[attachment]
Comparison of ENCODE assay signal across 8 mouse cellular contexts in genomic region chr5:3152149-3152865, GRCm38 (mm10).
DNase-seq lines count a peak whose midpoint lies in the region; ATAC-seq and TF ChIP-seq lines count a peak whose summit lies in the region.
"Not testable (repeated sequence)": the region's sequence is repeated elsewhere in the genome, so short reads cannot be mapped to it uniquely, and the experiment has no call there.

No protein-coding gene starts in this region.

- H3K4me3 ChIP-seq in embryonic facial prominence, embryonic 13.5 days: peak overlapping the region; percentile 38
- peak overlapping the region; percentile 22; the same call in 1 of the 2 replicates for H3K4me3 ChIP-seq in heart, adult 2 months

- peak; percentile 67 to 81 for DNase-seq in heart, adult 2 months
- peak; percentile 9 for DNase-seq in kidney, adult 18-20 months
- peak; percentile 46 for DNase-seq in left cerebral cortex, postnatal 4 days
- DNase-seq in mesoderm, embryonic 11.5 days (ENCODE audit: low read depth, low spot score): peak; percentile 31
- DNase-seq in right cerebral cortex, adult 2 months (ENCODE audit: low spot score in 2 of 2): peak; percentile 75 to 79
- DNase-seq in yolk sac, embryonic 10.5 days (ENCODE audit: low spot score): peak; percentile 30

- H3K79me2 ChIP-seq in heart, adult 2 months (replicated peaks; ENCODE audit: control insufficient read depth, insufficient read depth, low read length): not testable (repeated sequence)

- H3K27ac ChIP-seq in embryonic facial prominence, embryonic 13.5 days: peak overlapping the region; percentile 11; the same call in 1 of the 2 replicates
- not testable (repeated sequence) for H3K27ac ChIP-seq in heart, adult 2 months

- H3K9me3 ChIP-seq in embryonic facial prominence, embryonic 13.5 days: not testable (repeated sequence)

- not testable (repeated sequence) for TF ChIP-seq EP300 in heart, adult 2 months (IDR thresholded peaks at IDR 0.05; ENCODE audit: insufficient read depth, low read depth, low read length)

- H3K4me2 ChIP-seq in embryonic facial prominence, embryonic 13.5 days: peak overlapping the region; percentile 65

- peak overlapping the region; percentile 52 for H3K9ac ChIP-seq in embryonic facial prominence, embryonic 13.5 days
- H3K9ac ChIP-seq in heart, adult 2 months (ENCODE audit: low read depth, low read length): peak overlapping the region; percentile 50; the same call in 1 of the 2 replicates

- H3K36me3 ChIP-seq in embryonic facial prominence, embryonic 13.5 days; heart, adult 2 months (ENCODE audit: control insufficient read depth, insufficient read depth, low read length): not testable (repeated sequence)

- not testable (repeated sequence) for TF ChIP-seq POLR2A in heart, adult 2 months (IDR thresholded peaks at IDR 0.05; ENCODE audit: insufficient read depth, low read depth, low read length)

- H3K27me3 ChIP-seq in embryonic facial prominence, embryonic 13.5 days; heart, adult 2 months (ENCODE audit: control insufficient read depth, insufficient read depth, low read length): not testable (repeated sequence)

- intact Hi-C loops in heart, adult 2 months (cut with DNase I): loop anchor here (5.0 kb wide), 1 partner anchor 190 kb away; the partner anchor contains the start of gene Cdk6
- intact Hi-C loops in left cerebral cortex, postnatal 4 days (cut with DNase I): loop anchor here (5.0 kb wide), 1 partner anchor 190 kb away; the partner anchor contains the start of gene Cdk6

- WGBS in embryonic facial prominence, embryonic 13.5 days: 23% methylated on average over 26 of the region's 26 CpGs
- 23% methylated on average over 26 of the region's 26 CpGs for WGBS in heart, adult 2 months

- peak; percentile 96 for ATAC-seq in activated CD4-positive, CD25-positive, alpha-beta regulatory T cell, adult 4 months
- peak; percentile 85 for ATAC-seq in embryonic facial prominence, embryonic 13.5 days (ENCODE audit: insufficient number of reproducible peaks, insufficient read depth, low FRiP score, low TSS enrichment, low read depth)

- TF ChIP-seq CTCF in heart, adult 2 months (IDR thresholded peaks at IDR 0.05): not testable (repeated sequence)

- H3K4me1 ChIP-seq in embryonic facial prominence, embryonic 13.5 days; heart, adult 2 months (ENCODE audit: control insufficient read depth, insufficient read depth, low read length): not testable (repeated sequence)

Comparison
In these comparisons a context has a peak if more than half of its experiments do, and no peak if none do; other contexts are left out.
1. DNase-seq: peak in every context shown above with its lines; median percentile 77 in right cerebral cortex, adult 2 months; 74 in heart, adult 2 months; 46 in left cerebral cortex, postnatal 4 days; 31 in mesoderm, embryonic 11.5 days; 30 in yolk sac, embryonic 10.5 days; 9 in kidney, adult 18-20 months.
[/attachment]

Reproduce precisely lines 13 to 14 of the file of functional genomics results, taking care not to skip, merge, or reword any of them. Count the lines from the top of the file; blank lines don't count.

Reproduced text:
- H3K79me2 ChIP-seq in heart, adult 2 months (replicated peaks; ENCODE audit: control insufficient read depth, insufficient read depth, low read length): not testable (repeated sequence)

- H3K27ac ChIP-seq in embryonic facial prominence, embryonic 13.5 days: peak overlapping the region; percentile 11; the same call in 1 of the 2 replicates